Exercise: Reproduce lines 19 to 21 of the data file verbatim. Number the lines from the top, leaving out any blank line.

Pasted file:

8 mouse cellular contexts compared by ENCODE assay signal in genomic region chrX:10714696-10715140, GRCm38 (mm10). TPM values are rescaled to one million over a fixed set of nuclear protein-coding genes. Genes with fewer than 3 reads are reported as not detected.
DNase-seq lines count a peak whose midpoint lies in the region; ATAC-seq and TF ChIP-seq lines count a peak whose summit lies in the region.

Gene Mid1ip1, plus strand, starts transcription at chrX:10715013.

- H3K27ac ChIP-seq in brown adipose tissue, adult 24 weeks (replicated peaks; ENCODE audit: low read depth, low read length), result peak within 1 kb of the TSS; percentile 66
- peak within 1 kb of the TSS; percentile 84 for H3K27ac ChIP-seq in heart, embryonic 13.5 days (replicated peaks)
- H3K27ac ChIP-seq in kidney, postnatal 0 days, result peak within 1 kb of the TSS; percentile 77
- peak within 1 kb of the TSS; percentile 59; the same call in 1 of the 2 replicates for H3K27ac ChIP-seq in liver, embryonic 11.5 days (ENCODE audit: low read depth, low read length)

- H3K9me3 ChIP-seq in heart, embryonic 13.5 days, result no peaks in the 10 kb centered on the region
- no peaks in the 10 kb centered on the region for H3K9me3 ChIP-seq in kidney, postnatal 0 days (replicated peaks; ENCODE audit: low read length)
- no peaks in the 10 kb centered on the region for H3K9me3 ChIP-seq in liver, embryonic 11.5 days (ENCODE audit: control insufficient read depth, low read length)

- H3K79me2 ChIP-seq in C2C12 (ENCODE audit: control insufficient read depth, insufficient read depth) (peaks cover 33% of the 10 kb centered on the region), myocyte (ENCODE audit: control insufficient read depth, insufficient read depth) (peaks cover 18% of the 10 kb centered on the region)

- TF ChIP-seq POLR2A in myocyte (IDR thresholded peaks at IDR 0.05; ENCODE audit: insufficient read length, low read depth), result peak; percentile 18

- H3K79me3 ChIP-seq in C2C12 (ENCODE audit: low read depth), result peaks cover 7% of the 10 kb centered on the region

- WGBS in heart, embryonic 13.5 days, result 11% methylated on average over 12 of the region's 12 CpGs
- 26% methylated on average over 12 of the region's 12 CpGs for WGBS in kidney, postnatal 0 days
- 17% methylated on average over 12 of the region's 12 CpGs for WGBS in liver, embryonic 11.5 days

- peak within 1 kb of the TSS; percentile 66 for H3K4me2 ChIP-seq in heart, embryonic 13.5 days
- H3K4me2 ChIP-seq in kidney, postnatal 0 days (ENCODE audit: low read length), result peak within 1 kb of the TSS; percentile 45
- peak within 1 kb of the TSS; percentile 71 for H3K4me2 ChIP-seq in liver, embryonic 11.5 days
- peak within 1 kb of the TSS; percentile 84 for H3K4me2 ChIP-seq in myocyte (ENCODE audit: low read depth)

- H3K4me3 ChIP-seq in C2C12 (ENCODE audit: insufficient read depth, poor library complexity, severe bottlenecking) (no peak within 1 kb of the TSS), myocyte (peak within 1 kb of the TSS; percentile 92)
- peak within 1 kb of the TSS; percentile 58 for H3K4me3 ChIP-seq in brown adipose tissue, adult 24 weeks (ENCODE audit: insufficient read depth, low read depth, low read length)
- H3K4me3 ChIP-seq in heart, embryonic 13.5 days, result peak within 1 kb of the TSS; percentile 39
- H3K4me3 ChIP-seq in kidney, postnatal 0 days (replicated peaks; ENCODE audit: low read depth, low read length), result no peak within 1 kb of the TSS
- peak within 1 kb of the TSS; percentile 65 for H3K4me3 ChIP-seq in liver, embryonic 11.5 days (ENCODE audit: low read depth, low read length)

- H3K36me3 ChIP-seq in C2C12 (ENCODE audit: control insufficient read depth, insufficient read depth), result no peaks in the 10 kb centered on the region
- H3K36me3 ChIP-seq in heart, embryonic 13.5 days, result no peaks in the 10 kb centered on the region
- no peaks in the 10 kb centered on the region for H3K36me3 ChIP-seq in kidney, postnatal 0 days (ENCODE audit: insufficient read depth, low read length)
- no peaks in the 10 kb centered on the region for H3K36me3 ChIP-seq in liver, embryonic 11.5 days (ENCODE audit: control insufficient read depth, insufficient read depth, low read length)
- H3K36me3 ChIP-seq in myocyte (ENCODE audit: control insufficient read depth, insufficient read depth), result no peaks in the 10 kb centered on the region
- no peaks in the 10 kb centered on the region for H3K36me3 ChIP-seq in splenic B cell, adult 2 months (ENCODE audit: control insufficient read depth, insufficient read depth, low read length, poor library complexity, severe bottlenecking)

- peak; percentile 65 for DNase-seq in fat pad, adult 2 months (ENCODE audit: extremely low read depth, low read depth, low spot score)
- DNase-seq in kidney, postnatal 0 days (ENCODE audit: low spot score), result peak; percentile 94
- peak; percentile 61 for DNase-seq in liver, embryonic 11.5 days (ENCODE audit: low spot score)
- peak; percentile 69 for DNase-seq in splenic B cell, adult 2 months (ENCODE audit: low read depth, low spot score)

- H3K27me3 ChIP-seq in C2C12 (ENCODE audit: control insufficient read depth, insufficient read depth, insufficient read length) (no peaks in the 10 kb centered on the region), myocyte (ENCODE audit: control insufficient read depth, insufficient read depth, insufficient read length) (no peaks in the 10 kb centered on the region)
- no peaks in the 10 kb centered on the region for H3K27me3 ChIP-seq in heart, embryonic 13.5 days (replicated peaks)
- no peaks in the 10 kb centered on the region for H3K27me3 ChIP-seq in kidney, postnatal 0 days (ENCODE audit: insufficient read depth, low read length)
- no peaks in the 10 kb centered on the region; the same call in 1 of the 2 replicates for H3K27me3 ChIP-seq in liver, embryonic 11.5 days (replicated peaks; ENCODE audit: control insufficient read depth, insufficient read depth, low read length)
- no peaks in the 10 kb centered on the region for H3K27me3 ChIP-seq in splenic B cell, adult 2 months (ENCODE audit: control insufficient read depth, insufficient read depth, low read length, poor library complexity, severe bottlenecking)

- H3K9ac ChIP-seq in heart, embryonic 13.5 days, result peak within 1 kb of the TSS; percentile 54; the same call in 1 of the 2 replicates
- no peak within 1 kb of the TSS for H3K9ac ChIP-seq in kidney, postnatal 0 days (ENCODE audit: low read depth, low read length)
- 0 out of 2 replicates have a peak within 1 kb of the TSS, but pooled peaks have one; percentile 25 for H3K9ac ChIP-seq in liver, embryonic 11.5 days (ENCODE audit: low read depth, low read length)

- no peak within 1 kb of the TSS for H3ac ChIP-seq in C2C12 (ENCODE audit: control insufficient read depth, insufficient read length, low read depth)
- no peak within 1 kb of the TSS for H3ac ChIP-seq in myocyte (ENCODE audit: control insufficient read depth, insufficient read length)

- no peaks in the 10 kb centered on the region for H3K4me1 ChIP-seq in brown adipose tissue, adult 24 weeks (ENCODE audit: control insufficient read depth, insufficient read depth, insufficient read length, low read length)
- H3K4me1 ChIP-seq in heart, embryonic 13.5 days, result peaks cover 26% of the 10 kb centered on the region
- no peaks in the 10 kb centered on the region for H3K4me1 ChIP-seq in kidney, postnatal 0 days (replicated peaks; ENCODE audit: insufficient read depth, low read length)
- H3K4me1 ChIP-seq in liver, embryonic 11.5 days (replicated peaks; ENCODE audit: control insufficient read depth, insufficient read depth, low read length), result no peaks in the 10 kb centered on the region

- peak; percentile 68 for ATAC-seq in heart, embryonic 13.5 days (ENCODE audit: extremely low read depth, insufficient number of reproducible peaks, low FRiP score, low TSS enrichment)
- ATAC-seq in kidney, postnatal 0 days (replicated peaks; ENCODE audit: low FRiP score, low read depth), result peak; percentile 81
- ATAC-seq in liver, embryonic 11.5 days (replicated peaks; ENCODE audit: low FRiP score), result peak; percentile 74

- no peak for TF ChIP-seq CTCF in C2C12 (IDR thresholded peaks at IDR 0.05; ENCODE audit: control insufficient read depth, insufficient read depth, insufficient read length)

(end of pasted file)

- peak within 1 kb of the TSS; percentile 71 for H3K4me2 ChIP-seq in liver, embryonic 11.5 days
- peak within 1 kb of the TSS; percentile 84 for H3K4me2 ChIP-seq in myocyte (ENCODE audit: low read depth)

- H3K4me3 ChIP-seq in C2C12 (ENCODE audit: insufficient read depth, poor library complexity, severe bottlenecking) (no peak within 1 kb of the TSS), myocyte (peak within 1 kb of the TSS; percentile 92)